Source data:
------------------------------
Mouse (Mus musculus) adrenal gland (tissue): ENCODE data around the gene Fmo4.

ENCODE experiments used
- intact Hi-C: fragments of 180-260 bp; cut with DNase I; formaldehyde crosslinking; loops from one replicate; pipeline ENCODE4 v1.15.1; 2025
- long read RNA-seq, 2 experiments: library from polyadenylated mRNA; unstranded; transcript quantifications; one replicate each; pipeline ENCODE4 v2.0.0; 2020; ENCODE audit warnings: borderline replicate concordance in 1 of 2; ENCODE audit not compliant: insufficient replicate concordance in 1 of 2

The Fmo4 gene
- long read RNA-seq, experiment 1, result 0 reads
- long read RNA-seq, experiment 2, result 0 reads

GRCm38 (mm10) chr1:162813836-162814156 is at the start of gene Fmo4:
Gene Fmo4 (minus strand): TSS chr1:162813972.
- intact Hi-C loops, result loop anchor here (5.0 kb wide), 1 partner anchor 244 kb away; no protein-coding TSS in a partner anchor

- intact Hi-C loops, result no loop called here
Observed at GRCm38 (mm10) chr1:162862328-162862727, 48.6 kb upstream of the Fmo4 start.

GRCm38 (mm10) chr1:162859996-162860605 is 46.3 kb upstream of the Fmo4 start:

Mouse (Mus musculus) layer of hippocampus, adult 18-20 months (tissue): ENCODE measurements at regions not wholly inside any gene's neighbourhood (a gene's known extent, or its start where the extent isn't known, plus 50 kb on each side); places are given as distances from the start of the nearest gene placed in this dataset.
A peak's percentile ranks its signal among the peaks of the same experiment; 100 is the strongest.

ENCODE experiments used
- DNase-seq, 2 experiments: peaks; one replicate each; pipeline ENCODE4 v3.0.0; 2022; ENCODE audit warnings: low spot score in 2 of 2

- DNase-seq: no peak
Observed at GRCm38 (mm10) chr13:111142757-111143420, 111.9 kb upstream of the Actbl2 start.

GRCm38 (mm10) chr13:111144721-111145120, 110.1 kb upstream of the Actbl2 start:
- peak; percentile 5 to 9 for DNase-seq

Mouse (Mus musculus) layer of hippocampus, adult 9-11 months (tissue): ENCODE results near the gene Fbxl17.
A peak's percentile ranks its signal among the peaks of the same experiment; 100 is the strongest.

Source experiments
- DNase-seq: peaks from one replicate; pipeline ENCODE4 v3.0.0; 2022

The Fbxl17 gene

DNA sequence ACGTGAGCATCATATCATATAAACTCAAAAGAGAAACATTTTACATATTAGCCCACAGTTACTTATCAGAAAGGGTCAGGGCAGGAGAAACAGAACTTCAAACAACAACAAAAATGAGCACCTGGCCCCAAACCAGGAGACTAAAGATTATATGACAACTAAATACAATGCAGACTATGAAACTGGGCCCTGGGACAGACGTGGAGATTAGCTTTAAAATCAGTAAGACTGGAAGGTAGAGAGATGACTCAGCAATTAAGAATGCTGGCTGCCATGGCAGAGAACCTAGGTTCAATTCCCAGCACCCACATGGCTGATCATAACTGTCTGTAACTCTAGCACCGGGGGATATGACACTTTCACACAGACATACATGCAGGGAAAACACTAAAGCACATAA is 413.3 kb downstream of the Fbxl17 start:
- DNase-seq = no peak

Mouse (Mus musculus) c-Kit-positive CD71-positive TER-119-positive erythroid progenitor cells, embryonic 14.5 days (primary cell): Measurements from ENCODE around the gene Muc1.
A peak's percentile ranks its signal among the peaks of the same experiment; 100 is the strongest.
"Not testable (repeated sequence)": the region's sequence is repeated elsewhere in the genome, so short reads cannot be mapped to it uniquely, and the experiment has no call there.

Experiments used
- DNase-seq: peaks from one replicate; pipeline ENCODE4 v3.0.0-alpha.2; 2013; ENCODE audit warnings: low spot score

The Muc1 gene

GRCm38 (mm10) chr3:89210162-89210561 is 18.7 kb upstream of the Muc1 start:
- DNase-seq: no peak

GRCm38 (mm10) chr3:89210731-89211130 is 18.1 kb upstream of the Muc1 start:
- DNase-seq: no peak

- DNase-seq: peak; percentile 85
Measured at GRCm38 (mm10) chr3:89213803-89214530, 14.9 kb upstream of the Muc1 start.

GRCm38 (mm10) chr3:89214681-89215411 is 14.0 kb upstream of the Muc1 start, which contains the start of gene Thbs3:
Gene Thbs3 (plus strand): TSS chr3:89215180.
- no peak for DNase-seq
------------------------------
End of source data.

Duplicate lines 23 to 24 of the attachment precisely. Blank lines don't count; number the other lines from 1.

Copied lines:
A peak's percentile ranks its signal among the peaks of the same experiment; 100 is the strongest.

Source experiments